January 3, 2009. In the aftermath of the financial crisis, the first Bitcoin block was mined and contained the message: “The Times 03/Jan/2009 Chancellor on brink of second bailout for banks.” A new, non-government controlled financial system was created – empowered only by cryptography, code and mathematics.
Security, Decentralization, Scalability: the Blockchain Trilemma
In cryptography, there is a theory that states that anything that can be done with a central party can also be done without a central party. However, central parties aren’t all bad. For example, taking decisions in a firm is faster when there is a vertical hierarchy of owners, managers, and subordinates. Likewise, countries ruled by dictatorships are faster at making decisions than direct democracies. Although centralized entities are faster, they are less inclusive by design because not everyone can participate in taking decisions. Similar parallels can be drawn to how decisions are made in a blockchain. Slow and egalitarian networks such as Bitcoin are criticized by investors that want a fast and global payment network.
Vitalik Buterin, creator of the second largest cryptocurrency Ethereum, refined these thoughts and referred to the problem as the blockchain trilemma. The blockchain trilemma describes the trade-offs between security, decentralization, and scalability. Security refers to the network’s ability to keep working while fending off attacks like a double spend. Decentralization refers to the number of users or computers that are involved in taking decisions regarding incoming transactions. Finally, scalability refers to how many transactions per second the network can handle. Vitalik argues you can only have two out of three.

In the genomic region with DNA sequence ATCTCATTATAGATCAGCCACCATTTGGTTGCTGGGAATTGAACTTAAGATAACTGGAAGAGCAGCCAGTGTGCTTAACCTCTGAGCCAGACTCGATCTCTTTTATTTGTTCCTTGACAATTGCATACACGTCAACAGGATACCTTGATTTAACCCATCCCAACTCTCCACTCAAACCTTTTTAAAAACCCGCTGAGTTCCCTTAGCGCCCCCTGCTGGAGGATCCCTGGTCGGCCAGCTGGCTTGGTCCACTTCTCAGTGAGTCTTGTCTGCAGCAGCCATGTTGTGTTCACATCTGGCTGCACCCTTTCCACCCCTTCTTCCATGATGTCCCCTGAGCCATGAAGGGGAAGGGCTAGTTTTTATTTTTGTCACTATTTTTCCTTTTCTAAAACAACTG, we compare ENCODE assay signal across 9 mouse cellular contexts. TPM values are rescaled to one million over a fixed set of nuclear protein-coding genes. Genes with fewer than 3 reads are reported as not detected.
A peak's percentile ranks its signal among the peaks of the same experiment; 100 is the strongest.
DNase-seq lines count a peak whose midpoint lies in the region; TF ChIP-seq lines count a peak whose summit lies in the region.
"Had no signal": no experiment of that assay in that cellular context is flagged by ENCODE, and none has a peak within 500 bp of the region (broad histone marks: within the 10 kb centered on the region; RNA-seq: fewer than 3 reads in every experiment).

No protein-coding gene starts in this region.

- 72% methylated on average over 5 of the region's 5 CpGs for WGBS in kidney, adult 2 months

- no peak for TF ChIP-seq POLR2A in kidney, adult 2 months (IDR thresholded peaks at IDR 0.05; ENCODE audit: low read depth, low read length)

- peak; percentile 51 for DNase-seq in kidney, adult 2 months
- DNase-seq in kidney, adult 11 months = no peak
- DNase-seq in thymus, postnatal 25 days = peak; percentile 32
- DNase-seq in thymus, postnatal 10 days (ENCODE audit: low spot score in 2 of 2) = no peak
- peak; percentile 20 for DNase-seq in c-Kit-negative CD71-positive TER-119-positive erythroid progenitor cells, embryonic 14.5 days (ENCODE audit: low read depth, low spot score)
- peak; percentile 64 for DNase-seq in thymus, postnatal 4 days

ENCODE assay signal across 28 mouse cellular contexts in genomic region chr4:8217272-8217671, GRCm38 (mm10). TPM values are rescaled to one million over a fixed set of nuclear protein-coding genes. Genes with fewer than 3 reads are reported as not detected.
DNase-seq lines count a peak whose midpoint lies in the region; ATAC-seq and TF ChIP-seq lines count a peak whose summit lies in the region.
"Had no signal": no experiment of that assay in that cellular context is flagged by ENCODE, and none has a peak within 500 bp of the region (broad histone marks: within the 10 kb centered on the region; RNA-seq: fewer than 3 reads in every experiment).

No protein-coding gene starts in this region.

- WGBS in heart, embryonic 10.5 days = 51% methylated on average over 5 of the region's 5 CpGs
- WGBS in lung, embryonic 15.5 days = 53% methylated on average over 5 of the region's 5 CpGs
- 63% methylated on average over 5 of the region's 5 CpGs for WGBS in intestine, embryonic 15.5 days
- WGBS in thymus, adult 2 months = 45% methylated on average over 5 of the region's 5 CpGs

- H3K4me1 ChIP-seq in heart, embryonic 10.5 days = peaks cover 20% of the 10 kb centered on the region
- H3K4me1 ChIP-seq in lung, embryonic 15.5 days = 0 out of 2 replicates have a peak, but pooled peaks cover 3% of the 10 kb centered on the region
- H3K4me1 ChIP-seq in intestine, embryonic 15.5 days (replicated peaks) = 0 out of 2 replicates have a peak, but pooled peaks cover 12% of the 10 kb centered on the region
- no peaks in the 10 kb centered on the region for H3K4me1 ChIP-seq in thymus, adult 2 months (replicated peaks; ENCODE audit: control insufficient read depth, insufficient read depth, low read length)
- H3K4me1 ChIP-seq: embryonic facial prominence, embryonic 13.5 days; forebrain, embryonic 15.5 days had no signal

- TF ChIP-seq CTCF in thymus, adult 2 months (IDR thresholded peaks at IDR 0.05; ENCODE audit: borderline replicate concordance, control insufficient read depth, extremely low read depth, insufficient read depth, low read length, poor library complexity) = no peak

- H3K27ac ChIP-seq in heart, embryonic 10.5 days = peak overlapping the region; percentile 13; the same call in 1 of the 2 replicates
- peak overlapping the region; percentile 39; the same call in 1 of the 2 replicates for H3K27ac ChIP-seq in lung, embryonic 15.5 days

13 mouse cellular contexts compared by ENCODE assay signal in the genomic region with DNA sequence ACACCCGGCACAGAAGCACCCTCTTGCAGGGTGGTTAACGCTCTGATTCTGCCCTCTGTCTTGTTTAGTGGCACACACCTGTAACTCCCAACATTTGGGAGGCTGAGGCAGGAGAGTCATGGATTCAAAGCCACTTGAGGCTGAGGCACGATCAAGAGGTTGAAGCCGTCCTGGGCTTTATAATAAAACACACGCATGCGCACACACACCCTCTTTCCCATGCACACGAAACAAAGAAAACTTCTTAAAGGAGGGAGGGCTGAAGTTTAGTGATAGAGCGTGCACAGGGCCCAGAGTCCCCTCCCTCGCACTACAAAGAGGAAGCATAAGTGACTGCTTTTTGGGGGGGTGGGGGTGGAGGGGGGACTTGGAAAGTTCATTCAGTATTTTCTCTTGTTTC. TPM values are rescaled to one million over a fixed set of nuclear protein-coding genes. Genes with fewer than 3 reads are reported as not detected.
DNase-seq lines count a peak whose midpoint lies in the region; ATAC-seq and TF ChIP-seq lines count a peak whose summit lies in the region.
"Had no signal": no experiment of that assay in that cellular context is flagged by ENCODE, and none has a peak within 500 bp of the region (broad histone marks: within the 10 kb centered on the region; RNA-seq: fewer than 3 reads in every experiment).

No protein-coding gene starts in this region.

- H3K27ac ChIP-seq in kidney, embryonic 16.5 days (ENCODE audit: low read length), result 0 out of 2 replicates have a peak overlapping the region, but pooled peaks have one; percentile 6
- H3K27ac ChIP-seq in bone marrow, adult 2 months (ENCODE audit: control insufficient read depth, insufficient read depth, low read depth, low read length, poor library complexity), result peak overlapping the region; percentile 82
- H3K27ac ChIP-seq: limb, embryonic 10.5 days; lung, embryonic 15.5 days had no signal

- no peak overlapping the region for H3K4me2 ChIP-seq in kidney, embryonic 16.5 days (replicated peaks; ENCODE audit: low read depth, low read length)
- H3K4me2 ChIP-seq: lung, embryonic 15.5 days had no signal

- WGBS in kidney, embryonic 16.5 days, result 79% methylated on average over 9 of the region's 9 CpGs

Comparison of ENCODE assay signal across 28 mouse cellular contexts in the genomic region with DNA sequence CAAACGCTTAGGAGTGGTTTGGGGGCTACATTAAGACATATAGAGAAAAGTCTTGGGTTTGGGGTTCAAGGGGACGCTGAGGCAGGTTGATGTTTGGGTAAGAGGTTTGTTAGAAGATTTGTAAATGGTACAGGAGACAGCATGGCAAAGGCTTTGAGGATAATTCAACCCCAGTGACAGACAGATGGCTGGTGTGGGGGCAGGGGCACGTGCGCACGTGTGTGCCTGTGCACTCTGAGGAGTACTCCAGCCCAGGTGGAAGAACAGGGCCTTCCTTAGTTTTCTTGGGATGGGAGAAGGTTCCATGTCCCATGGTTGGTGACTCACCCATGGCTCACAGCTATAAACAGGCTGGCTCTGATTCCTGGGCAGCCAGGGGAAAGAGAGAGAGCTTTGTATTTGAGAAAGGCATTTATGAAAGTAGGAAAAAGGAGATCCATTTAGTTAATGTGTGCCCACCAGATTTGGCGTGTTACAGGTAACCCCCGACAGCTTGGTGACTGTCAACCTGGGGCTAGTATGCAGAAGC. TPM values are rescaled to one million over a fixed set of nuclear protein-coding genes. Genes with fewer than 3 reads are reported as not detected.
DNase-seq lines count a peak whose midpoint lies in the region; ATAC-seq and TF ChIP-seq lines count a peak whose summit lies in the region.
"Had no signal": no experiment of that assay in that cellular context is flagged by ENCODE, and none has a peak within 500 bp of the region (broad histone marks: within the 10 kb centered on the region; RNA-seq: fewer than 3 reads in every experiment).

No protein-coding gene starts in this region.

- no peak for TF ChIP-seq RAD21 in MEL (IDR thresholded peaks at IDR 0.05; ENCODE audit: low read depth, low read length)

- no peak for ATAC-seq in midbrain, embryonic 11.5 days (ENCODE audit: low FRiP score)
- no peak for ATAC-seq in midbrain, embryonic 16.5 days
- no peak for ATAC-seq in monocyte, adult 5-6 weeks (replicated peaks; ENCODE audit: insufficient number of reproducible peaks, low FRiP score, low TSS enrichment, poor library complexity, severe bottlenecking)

Although more than 2,000 cryptocurrencies exist, most of them can be divided into three categories based on how they reach an agreement without a leader or central party. The first is proof of work and is how Bitcoin solves the double-spending problem as explained above. Other coins such as Bitcoin Cash and Litecoin also fall into this category.
Proof-of-work blockchains are decentralized and secure. According to the blockchain trilemma, that means they must give up scalability. And, sure enough, they must. Proof-of-work blockchains are limited in terms of transaction throughput and speed because each node processes every single transaction on the network. Ethereum manages a maximum of 20 transaction per second, while Bitcoin only achieves seven. Centralized systems such as PayPal can process about 200 transactions per second, and Visa achieves a staggering 56,000.
The second is proof of stake, which requires users to deposit coins into an escrow account before they are allowed to take decisions. If they make a decision that harms the whole network, their deposit in the escrow will be confiscated. This is similar to forming a company with equity capital. If the business does not behave honestly, people can sue their capital. Another way to think of proof of stake is that the decisions makers have “skin in the game.” Coins such as NEO, Stellar, and Binance Coin all fall into this category.
Finally, the third is delegated proof of stake, which is a variation of proof of stake. Coins such as EOS, Cardano, and Tezos (delegation is optional) are in this category.
Illustration 1: Over 90% of the cryptocurrency market cap uses proof of work.
So far, no one has solved Vitalik’s blockchain trilemma. Many cryptocurrencies claim to solve the problem with first-layer governance or directed acyclic graphs; however, each improvement upon Bitcoin has its own advantages and disadvantages. In the future, these different approaches for solving the double-spend problem will compete on the free market with centralized solutions. And another nice feature of the blockchain technology is that it financially rewards the early investors who can anticipate the market’s winners and losers.